Major Linux Problems on the Desktop: 2015 Edition

Well, it seems this article is a fairly damning summary of why Linux will not succeed on the desktop.


This is a good resource for a summary of Linux problems. I do have a question for those who have a System 76 machine. How many of the issues outlined in this article, specifically hardware issues, do System 76 machines face? And how much support is given for peripherals. I have been trying to get a printer working on my laptop running Ubuntu and have been unsuccessful. Does System 76 provide help for things like that?

The only issue I have with this article is snow. It has been well below freezing where I am at and the snow in the background of the page just makes it colder! :smile:

If even a handful of the things he notes are in need of attention, Linux as a desktop distro would be a much more appealing proposition. As it stands, it’s a pretty good list of reasons why I use OS X :wink:

What I posted about this over on G+:

"Huh. A few quick thoughts. Then I wouldn’t mind hearing what you guys think…

  1. That website is not ready for the Internet. There are exactly two bits of artwork on it and those are – floating snowflakes and a giant banner ad. Two of the most annoying things on the entire planet.

  2. The author of this comes to conclusions without any basis in reality. Statements such as “Android is not Linux” and declarations that nobody uses Android as a “Desktop”. He obviously never asked me about that. (It goes on from there… that was just an early on example.)

  3. Most of the items listed seem to either a) be fixed already, b) be fixed in most distros (just not the ones he/she uses apparently), c) be not actually an issue at all or d) be an issue that impacts all (or most) other operating systems.

A quick note to the author, Artem S. Tashkinov: From one guy (who likes to stand up and talk about why things “suck”) to another… you’re doing it wrong."

1 Like

This was exactly the first thought that crossed my mind after opening the page. How can you be serious about a document published on a website with fucking animated snowflakes falling off?! Come on, people, this is not 1997 anymore.

I have a System76 machine since mid December. They provide a repository (ppa) that contains all necessary drivers to run the machine as it is (mainly GPU driver). They normally use very common hardware that is supported by the linux kernel without any additional tweaks.

Its many years since I had the last time any issues with a printer.

I even have a dvb-t tuner that runs out of the box. In Windows I had to manually install a hundreds of MB large driver to use it.

You should come up to LinuxFest Northwest next month; I’ll be giving a talk with a mutual friend of ours:

2014 was the Year of the Linux Desktop. You missed it.

1 Like

The article made for an interesting read, and does raise some good points even though the author seems to be taking his personal opinion as something that affects every Linux user.

For example I think the point made about the AMD propietary driver is something that has affected me personally and I’m fairly technically competent (sort of). And some of the various other issues mentioned are ones that I have experienced in the past, although they’re not something that’s been seen recently.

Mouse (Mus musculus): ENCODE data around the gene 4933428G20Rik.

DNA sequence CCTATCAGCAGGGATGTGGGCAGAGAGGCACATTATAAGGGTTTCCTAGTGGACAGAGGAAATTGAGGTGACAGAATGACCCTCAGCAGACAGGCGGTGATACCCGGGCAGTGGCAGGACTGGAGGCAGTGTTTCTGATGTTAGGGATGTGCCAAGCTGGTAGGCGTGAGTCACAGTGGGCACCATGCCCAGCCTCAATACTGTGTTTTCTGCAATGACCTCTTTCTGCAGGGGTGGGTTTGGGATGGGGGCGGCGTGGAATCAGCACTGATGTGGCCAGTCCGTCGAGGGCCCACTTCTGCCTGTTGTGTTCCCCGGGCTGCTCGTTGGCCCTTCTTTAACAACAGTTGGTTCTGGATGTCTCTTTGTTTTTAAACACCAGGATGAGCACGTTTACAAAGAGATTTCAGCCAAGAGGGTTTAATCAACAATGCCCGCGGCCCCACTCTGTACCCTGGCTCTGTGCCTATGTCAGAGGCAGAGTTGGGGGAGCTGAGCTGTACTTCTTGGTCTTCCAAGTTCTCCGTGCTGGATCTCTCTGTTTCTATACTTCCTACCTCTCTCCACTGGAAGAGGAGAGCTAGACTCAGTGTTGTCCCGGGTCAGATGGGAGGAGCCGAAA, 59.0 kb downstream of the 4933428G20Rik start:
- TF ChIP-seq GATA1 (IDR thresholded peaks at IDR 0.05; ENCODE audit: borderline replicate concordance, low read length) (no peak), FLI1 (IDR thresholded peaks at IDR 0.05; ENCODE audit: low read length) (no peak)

Now I should add a disclaimer at this point that this is my opinion: I think the majority of the problems mentioned are actually problems which can be attributed to the open source, although I think calling them problems is maybe the wrong word for it.

Thinking about OS X/iOS, Android, and Windows regardless of whether they are open or closed source they all have a single entity guiding which keeps development focused on a single way of doing things (for better or worse). This means that there’s just one team working on the sound system, just one team working on the network stack etc etc…

With Linux and the Open Source way of doing things while there might be one team working on the network stack, there’s nothing stopping someone else from forking their work, or starting from scratch and creating their own. I think the whole X, Mir and Wayland situation is the perfect example of this. We have one team working on X (although it’s probably more in maintenance mode now), but you have another team working on Wayland (yes I’m ignoring overlap in the teams), and then someone decided that they don’t like the way Wayland are doing things so they created Mir… So now rather than everyone focusing on one way of doing things we’ve actually got 2. That’s just one example. There are plenty of other examples… Gnome vs KDE vs XFCE vs Cinamon vs Elementary vs whatever else… Or systemd vs initv vs upstart… You get the idea.

This isn’t a bad thing. This is the great thing about Linux… You have the choice… And don’t like the choices that are already available!? Fine, fuck it and create a new choice for everyone… Or contribute to make one of the choices available better… It’s up to you…

Actually thinking about it I could have made this post a lot shorter by linking to @bryanlunduke’s video (!


This phrase should be uttered in every forum from here until the ends of the Earth.

Everything this man says is true.


Please respect our code of conduct which is simple: don't be a dick.